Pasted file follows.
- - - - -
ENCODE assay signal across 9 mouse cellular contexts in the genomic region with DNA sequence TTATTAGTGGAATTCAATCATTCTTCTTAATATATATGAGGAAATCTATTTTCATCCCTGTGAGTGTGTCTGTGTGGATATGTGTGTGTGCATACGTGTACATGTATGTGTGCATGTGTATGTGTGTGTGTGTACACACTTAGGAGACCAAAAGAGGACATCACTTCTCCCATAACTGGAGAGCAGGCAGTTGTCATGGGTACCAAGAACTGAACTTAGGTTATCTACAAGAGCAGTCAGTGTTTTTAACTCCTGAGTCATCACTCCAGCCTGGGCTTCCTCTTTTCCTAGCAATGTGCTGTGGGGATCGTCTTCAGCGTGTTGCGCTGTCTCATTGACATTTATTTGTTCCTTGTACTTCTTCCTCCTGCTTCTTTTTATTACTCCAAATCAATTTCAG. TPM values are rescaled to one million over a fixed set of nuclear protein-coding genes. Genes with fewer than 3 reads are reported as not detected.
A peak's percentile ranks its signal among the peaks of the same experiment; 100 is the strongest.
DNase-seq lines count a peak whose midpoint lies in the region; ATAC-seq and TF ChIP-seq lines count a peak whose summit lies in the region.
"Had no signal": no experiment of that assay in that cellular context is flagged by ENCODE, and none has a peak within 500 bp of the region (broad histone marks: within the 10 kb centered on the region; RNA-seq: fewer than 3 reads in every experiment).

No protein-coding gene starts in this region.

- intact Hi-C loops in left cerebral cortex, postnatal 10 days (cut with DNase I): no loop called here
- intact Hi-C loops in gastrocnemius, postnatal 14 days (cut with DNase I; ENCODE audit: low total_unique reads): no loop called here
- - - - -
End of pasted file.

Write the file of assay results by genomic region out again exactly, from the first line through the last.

ENCODE assay signal across 9 mouse cellular contexts in the genomic region with DNA sequence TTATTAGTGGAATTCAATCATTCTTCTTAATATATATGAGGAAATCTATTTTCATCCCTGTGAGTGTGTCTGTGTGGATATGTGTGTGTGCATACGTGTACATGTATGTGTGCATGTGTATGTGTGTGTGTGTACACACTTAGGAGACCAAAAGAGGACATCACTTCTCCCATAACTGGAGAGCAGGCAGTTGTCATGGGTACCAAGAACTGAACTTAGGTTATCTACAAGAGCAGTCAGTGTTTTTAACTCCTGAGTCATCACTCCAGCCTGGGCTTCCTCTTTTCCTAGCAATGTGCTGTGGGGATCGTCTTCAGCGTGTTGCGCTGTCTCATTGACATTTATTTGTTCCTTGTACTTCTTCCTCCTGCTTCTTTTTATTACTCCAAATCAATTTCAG. TPM values are rescaled to one million over a fixed set of nuclear protein-coding genes. Genes with fewer than 3 reads are reported as not detected.
A peak's percentile ranks its signal among the peaks of the same experiment; 100 is the strongest.
DNase-seq lines count a peak whose midpoint lies in the region; ATAC-seq and TF ChIP-seq lines count a peak whose summit lies in the region.
"Had no signal": no experiment of that assay in that cellular context is flagged by ENCODE, and none has a peak within 500 bp of the region (broad histone marks: within the 10 kb centered on the region; RNA-seq: fewer than 3 reads in every experiment).

No protein-coding gene starts in this region.

- intact Hi-C loops in left cerebral cortex, postnatal 10 days (cut with DNase I): no loop called here
- intact Hi-C loops in gastrocnemius, postnatal 14 days (cut with DNase I; ENCODE audit: low total_unique reads): no loop called here